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Peace worker says leave Iraq

Sami Rasouli, an Iraqi-born U.S. citizen, shared some of his experiences from recent trips to Iraq as a member of Muslim and Christian peacemaker teams with a small audience at Bethel Lutheran Church on Sunday.

Rasouli, 54, was born and raised in Iraq and became a math teacher. But he left in 1976 when there was a nationwide move to make everyone a member of the Bath party. He went first to the United Arab Emirates, then on to Germany and finally up in the Twin Cities in 1986.

He owned and operated a successful downtown Minneapolis restaurant, Sinbad's, and in June 2001 became an American citizen. His success and popularity with his customers landed him on the cover of the Minneapolis St. Paul magazine that August.

"Just 30 days later Sept. 11 happened, and everything changed," said Rasouli. "We were all so saddened by what those terrorists did and were waiting to see what was going to happen."

What did happen was an outpouring of support from customers and friends who wanted to assure him that he was welcome in the community.

But regardless of support for him personally, Rasouli said the events of Sept. 11 and the 19 terrorists "didn't just hijack a plane, they hijacked Islam. For many people, that act has defined Islam, and nothing could be further from the truth."

In November of 2004 following the war in Iraq, Rasouli, a Shiite Muslim, sold his business and made the decision to go back to Iraq. He returned to his hometown, Najaf, and started an organization called Muslim Peacemaker Teams. He works closely with their counterpart Christian Peacemaking Teams and Human Rights Watch, all working to help Iraqis regardless of their faith.

Questions occupation

Rasouli began his address at Bethel by quoting from the Bible and the Koran about the importance of peace in both religions. He also talked about fellow team members from the U.S. and elsewhere who were kidnapped late last year and are still being held hostage and the daily risks faced not only by peace team workers but by regular Iraqis every day.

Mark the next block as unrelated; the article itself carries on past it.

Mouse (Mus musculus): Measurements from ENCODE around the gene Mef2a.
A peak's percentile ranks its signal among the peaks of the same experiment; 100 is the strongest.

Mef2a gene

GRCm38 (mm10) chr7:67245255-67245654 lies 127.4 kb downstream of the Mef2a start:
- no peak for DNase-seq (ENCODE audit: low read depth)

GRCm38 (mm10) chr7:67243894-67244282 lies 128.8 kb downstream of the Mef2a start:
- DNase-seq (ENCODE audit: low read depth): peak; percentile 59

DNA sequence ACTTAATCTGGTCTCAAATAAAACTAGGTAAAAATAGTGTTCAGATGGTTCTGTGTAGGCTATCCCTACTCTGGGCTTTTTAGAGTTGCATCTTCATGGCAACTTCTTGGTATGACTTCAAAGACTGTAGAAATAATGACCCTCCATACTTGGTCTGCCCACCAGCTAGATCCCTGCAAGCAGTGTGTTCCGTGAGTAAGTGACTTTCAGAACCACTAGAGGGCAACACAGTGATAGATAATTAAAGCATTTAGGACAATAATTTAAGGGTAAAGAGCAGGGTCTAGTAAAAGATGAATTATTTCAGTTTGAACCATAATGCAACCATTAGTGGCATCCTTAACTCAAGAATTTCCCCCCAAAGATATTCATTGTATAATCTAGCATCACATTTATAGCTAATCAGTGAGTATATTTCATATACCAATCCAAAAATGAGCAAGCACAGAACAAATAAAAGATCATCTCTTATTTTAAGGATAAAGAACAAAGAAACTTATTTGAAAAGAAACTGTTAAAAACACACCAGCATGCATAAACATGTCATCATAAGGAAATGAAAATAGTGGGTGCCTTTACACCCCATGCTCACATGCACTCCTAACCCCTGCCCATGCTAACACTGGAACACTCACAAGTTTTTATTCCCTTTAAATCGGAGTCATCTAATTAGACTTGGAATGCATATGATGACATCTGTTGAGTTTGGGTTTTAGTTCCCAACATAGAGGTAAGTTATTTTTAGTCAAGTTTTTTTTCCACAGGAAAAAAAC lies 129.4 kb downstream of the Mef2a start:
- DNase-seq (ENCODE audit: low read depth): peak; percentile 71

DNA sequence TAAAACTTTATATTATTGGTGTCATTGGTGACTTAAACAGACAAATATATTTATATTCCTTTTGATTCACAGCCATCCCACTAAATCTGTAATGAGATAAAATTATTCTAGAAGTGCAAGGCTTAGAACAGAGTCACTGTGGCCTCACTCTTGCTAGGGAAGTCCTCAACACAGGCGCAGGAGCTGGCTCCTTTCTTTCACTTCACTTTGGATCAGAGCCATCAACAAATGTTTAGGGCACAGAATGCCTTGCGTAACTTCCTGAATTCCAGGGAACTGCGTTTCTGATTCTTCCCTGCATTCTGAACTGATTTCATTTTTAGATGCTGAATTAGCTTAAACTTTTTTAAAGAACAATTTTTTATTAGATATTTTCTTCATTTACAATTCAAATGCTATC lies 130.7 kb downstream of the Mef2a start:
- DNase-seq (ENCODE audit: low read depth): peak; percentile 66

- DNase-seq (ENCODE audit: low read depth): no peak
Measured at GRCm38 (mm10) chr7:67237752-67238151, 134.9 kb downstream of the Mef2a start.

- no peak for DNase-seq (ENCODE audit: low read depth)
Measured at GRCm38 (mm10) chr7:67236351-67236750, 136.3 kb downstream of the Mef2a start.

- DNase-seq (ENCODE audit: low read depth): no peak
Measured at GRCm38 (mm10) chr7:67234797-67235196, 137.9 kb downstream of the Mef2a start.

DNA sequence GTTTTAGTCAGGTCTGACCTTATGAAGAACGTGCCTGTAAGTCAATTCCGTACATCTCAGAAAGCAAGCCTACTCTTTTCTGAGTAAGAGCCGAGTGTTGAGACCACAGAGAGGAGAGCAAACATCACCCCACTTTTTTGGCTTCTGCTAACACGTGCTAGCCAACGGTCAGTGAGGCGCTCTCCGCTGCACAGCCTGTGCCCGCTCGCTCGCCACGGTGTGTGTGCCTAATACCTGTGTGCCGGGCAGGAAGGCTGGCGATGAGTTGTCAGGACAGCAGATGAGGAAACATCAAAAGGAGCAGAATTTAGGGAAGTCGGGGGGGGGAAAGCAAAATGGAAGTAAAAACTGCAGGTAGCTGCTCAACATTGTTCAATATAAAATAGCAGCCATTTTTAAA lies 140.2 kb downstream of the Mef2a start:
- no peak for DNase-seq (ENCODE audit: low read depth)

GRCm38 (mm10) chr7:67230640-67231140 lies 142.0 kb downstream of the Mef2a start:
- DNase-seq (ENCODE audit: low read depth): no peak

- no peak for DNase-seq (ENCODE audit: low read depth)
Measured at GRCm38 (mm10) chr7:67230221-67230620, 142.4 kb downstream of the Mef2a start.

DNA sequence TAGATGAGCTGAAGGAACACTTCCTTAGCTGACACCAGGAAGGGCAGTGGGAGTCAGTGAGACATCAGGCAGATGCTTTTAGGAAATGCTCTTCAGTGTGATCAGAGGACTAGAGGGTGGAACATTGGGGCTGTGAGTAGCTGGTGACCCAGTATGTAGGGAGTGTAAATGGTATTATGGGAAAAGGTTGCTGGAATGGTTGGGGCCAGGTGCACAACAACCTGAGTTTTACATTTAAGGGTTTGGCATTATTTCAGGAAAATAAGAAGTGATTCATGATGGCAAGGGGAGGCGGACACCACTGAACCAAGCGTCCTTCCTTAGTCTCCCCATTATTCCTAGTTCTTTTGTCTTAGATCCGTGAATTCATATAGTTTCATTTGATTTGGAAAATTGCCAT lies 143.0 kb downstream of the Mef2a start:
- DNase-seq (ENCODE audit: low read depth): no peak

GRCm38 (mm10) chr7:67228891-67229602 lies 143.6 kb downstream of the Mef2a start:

Rasouli told the audience that there will be no peace in Iraq until the U.S. and other occupation forces leave the country.

Rasouli pointed to the more than 200 who died over two days last week in Iraq. He believes that if the U.S. leaves Iraq, "It will take away the excuses" now being used by insurgents and terrorists in the country.

"While occupation continues, everytime there is a bombing or something like the destruction of holy Golden Dome mosque last week, they will drag out the American flag and the Israeli flag and say it is all their fault. Nothing will change until the Iraqi people themselves take responsibility," said Rasouli.

Rasouli said the destruction of Iraq's infrastructure has made everyday life extremely difficult, especially in and around Baghdad. In the city's poorest section, 72 percent of the population suffer from hepatitis A or B or typhus. The "yellow water" is to blame. The unemployment rate is 60-70 percent and power is available only about three hours a day.

Rasouli said the country had lost significant infrastructure following the Iraq-Kuwait war in 1991. Public education suffered the most. As a result, there is a generation of Iraqis who are uneducated. "It is these people who are now in the security forces and the police force. They are not educated. They don't know how to communicate and they are a big part of the problem."

Rasouli said the longer the occupation by U.S. and coalition troops goes on, the more old tribal barriers will grow in the country. "It is hard to hear, but Iraqis do not believe the occupation is there to liberate them or insure their freedom. They do not see Iraq rebuilding. Of every $3 spent by the U.S. to rebuild, $2 goes to security and the $1 remaining is split up between officials, administrators and companies that are doing very little to help regular Iraqis. The government hides in the safe green zone, or when they do come out, disrupt everything sealing off roads and whole areas of the city so they can get around. It creates only bad feelings and makes life just that much harder."

Rasouli said he and most Iraqis are glad to be rid of Saddam Hussein, but now they need to rebuild their country on their own. He acknowledges that if the U.S. occupation ends, Iraq may erupt in civil war. "But it would still be better than extended occupation. We have lived together in the past, we can do it again. It will be difficult but it is the only way we can ever hope to have peace there again."

Meg Heaton

Meg Heaton has been a reporter with the Hudson Star Observer since 1990. She has a bachelor’s degree in anthropology and Native American Studies from the University of Wisconsin-Eau Claire.

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